The sound of waking up in Australia

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For my birthday, I received a book of poetry from my Mum, called Two green parrots by Australian poet Anne M Carson. It’s a lovely gift, which my Mum took the time to dedicate to me, that short handwritten note in biro at the front making it so much more personal.

I really enjoy picking it this small volume and reading one or two poems here and there, little stories that draw me back Down Under for a few minutes as I visualise the scene from my memories with sight, smells and sounds.

I especially like her poems about birds. For me the sound of waking up in Australia is amazing, the birds are so much louder than here in Europe and their cries are completely different.  Just hearing them in a movie will bring me right back to where I grew up as a child.  Here is a little extract to give you a sense of how beautifully the poet expresses it:

“Wattle birds wake up raucous.
They don’t murmur their way into day
or carol the growing light.
They ram their voices into the first chink
that opens between dark and dawn, staking claims.
Voice as a lever, they wrench morning open for themselves.”

Extract from: Wattle Birds, Kew
                         Anthochaena carunculata

This inspires me deeply to practise writing about daily scenes around me, playing with words to capture life going on all around me. Merci Maman for this wonderful gift:)

Not-quite-end-of-year book recommendations

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The first snow has made its appearance in Amsterdam this weekend, and it is the perfect weather for cupping a warm cup of tea with two hands with a good book in my lap. It’s not quite time to review the statistics about all this year’s reading, so for now I’ll just share three recommendations from the last months, as inspiration to read during the cosy evenings of the Christmas holidays!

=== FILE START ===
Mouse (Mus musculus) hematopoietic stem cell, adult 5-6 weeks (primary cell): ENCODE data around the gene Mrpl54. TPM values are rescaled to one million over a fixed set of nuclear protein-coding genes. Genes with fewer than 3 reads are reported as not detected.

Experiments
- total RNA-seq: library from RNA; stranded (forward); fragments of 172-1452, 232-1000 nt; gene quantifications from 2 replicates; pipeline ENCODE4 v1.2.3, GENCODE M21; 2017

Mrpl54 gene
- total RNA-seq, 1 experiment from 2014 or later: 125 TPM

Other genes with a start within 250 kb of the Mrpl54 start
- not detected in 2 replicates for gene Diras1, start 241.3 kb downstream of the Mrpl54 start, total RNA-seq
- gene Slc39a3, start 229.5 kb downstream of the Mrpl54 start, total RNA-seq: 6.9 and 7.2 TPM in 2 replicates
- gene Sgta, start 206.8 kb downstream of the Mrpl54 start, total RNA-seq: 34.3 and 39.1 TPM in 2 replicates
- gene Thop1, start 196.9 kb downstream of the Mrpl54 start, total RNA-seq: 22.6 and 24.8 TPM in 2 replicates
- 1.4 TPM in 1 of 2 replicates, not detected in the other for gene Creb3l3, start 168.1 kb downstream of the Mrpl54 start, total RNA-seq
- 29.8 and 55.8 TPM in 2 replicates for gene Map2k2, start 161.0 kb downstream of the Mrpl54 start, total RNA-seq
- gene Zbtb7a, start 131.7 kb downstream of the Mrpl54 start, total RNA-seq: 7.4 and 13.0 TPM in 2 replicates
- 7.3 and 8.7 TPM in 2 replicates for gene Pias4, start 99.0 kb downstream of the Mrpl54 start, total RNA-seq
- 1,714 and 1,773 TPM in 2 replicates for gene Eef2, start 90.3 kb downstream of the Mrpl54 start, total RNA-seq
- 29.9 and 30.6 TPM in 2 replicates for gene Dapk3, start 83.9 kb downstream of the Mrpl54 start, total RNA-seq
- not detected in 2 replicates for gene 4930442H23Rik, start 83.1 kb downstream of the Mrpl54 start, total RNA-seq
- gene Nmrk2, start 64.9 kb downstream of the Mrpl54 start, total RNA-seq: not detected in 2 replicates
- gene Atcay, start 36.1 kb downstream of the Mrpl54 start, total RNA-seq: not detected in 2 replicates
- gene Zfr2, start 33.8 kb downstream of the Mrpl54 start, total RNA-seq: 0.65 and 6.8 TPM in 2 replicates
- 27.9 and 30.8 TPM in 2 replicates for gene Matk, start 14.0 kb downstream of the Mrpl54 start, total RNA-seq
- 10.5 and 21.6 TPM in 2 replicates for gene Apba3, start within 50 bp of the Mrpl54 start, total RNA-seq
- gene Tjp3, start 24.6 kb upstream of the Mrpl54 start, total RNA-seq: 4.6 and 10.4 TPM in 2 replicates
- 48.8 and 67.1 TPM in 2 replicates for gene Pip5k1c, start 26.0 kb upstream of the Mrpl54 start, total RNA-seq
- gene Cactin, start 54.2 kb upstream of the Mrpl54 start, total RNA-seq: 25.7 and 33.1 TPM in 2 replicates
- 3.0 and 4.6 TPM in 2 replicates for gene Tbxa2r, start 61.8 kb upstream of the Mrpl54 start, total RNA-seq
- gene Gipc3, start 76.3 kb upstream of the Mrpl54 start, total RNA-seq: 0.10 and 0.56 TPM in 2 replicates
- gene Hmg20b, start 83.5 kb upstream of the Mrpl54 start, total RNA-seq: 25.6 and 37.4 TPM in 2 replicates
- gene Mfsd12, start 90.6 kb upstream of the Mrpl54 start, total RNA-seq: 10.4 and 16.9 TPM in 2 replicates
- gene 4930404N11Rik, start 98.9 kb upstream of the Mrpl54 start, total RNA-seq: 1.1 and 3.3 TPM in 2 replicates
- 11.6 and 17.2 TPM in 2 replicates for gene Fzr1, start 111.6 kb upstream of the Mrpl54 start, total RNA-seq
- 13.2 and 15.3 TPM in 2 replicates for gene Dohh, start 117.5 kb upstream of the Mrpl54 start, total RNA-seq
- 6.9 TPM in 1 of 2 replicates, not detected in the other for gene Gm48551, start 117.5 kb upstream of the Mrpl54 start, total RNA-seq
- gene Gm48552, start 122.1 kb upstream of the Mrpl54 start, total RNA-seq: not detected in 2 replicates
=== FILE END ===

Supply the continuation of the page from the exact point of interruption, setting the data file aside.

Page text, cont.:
All the birds, singing – Evie Wyld

I came across this book at the library by chance and it kept me in its grip for the few days I spent reading it.  The story telling is well done and you can really feel the heat of the Australian bush as if you were there. It brought back very clear memories of a trip we took with my family over 25 years ago to a farm in Australia where we saw sheep being sheared, it’s amazing how those images remain ingrained in some deep corner of the brain after all those years!

Tattoos on the heart: the power of boundless compassion – Gregory Boyle

I found this book in a little free library, and though it is written by a pastor it is not at all the ‘religious’ as I thought it may be. This book will warm your heart. It is a bundle of anecdotes from Father Gregory’s time working in Los Angeles in a neighbourhood with high gang activity and his amazing project to find concrete solutions.  It’s a powerful mix of down-to-earth, hilarious stories and deep reflection about hope and how to value every single person whatever their situation. It’s inspiring to read about the effects of acknowledging our common humanity and approaching it with unconditional love.

Vox – Christina Dalcher

This is the latest book we are reading in our book club (great suggestion by Paolo!), about a world very similar to ours, except women can only say maximum 100 words a day, after which they receive an electroshock for every extra word.  The frustration and anxiety you feel just reading about such a situation is a serious reminder of how precious our voices are and a powerful call to activism.